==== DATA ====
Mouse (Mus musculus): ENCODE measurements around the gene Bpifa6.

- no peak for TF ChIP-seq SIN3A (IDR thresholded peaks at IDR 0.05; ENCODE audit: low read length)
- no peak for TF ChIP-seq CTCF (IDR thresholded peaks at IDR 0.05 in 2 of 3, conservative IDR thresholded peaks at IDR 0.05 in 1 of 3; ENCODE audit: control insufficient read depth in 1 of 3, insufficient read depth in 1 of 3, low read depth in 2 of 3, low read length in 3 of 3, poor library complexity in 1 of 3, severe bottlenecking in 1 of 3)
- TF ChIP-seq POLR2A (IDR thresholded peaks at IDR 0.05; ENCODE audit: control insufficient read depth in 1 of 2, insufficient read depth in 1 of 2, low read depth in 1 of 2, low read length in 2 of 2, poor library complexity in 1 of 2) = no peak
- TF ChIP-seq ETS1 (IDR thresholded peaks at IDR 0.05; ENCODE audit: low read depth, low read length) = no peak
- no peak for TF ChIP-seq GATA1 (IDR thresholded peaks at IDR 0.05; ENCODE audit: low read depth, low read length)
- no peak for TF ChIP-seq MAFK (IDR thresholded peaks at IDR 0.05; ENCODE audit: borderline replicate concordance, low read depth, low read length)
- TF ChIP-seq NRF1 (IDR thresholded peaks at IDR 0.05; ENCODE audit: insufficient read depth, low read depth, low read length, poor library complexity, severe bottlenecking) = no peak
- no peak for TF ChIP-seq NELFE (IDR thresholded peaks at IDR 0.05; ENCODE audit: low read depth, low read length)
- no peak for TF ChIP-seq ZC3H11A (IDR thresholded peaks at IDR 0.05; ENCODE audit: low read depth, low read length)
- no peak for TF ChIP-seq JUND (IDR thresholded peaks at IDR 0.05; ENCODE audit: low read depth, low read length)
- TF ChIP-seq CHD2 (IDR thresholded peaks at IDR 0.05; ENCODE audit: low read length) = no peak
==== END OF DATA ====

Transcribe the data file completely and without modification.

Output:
Mouse (Mus musculus): ENCODE measurements around the gene Bpifa6.

- no peak for TF ChIP-seq SIN3A (IDR thresholded peaks at IDR 0.05; ENCODE audit: low read length)
- no peak for TF ChIP-seq CTCF (IDR thresholded peaks at IDR 0.05 in 2 of 3, conservative IDR thresholded peaks at IDR 0.05 in 1 of 3; ENCODE audit: control insufficient read depth in 1 of 3, insufficient read depth in 1 of 3, low read depth in 2 of 3, low read length in 3 of 3, poor library complexity in 1 of 3, severe bottlenecking in 1 of 3)
- TF ChIP-seq POLR2A (IDR thresholded peaks at IDR 0.05; ENCODE audit: control insufficient read depth in 1 of 2, insufficient read depth in 1 of 2, low read depth in 1 of 2, low read length in 2 of 2, poor library complexity in 1 of 2) = no peak
- TF ChIP-seq ETS1 (IDR thresholded peaks at IDR 0.05; ENCODE audit: low read depth, low read length) = no peak
- no peak for TF ChIP-seq GATA1 (IDR thresholded peaks at IDR 0.05; ENCODE audit: low read depth, low read length)
- no peak for TF ChIP-seq MAFK (IDR thresholded peaks at IDR 0.05; ENCODE audit: borderline replicate concordance, low read depth, low read length)
- TF ChIP-seq NRF1 (IDR thresholded peaks at IDR 0.05; ENCODE audit: insufficient read depth, low read depth, low read length, poor library complexity, severe bottlenecking) = no peak
- no peak for TF ChIP-seq NELFE (IDR thresholded peaks at IDR 0.05; ENCODE audit: low read depth, low read length)
- no peak for TF ChIP-seq ZC3H11A (IDR thresholded peaks at IDR 0.05; ENCODE audit: low read depth, low read length)
- no peak for TF ChIP-seq JUND (IDR thresholded peaks at IDR 0.05; ENCODE audit: low read depth, low read length)
- TF ChIP-seq CHD2 (IDR thresholded peaks at IDR 0.05; ENCODE audit: low read length) = no peak